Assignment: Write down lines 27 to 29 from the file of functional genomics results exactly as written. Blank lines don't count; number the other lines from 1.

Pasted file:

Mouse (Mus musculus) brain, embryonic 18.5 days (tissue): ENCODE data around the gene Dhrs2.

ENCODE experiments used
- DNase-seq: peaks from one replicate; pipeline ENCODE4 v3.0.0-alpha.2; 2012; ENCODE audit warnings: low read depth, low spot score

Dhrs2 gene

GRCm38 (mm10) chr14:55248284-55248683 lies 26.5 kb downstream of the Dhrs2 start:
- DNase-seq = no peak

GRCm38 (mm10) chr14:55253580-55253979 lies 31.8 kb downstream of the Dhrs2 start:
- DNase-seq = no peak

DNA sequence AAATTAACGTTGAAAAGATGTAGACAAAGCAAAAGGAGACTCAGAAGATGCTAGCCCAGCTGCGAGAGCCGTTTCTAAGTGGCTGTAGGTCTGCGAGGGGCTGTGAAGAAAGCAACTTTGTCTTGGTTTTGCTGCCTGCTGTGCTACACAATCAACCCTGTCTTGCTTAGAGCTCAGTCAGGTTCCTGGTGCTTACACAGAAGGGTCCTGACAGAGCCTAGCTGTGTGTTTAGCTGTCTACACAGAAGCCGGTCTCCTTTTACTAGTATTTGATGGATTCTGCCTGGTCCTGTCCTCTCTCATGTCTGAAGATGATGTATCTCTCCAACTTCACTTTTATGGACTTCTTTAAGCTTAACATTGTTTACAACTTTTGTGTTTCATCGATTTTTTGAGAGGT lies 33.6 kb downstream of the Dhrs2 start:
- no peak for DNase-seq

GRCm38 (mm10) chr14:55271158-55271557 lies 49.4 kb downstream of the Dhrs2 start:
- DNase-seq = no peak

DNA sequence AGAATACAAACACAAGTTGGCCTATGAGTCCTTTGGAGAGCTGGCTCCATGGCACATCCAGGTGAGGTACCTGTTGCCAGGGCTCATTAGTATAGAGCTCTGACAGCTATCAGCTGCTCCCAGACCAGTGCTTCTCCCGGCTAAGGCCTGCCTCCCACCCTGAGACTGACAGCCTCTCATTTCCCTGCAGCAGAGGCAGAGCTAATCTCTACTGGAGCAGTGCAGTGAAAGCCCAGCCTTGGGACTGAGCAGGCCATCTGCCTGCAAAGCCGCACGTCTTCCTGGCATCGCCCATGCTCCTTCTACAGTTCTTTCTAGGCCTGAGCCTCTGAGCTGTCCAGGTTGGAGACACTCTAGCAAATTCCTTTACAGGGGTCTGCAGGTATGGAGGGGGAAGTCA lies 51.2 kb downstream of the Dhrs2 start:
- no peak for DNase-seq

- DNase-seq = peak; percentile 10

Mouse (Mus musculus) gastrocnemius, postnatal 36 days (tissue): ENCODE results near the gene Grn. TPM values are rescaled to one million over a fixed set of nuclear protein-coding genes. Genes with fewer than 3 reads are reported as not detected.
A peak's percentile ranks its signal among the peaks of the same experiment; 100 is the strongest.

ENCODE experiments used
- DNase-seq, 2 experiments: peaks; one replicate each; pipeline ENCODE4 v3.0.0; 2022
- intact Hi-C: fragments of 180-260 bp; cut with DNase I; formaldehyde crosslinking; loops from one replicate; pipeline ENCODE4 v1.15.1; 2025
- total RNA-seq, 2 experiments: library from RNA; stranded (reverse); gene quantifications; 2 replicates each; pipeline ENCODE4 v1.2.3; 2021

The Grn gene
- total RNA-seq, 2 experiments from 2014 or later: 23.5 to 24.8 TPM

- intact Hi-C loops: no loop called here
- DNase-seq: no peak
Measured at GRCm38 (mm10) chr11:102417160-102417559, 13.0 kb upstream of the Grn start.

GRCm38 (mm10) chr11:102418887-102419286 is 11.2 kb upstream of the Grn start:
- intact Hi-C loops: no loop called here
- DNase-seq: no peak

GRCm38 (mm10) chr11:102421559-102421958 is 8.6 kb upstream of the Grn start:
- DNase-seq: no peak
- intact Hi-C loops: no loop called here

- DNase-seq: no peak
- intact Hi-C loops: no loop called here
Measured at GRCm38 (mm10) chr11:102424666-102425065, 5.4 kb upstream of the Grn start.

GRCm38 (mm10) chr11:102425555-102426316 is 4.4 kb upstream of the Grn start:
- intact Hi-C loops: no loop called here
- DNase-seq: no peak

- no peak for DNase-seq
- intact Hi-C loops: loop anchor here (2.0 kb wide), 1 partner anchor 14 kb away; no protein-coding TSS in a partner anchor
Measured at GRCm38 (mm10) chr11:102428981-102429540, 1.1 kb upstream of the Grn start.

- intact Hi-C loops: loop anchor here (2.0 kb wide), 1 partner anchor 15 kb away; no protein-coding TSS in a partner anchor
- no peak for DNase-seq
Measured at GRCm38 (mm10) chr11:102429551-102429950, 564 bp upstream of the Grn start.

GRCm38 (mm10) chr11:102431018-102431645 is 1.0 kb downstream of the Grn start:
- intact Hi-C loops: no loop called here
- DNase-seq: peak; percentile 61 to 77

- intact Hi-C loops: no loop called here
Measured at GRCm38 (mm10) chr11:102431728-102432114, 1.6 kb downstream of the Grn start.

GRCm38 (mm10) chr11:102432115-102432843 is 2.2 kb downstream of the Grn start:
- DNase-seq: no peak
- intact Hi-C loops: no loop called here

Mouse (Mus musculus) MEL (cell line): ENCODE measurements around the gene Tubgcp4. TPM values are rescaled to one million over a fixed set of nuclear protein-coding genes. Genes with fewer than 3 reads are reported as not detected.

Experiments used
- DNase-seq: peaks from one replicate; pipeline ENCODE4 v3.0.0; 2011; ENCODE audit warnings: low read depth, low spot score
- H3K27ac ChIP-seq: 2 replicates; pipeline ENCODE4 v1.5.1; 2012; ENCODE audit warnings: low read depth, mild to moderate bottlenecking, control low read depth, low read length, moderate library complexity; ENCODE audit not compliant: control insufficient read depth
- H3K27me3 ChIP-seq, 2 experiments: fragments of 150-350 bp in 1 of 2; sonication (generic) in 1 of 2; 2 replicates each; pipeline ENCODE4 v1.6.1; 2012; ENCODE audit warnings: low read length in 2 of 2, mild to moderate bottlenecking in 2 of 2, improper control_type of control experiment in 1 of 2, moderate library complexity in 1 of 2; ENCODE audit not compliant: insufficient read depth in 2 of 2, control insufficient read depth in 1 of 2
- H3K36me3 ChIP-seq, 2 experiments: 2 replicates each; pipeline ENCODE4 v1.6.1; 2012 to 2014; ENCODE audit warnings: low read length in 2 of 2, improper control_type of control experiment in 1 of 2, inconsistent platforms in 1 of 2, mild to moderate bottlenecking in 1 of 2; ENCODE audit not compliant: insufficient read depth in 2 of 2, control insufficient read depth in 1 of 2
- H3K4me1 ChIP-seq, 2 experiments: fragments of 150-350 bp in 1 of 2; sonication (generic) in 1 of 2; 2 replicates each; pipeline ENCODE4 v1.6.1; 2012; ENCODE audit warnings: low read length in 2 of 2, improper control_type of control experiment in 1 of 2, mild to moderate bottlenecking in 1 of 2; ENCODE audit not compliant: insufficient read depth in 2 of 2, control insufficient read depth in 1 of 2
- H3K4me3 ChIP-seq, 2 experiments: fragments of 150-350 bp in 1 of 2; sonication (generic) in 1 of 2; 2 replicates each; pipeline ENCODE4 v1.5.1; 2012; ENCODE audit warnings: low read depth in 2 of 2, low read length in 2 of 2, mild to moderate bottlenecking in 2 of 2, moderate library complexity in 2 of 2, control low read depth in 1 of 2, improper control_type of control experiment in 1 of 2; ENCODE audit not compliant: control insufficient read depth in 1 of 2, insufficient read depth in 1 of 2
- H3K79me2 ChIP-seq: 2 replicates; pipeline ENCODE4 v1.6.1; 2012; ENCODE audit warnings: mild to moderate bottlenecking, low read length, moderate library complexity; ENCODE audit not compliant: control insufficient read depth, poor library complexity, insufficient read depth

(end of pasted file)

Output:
GRCm38 (mm10) chr11:102418887-102419286 is 11.2 kb upstream of the Grn start:
- intact Hi-C loops: no loop called here
- DNase-seq: no peak